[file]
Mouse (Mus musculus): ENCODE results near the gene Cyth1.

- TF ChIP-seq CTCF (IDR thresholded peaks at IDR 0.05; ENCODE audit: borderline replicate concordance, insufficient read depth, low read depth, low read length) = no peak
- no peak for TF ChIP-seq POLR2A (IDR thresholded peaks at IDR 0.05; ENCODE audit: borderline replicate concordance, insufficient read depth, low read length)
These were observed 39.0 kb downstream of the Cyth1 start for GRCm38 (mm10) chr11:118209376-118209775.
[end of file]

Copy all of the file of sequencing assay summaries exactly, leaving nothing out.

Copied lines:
Mouse (Mus musculus): ENCODE results near the gene Cyth1.

- TF ChIP-seq CTCF (IDR thresholded peaks at IDR 0.05; ENCODE audit: borderline replicate concordance, insufficient read depth, low read depth, low read length) = no peak
- no peak for TF ChIP-seq POLR2A (IDR thresholded peaks at IDR 0.05; ENCODE audit: borderline replicate concordance, insufficient read depth, low read length)
These were observed 39.0 kb downstream of the Cyth1 start for GRCm38 (mm10) chr11:118209376-118209775.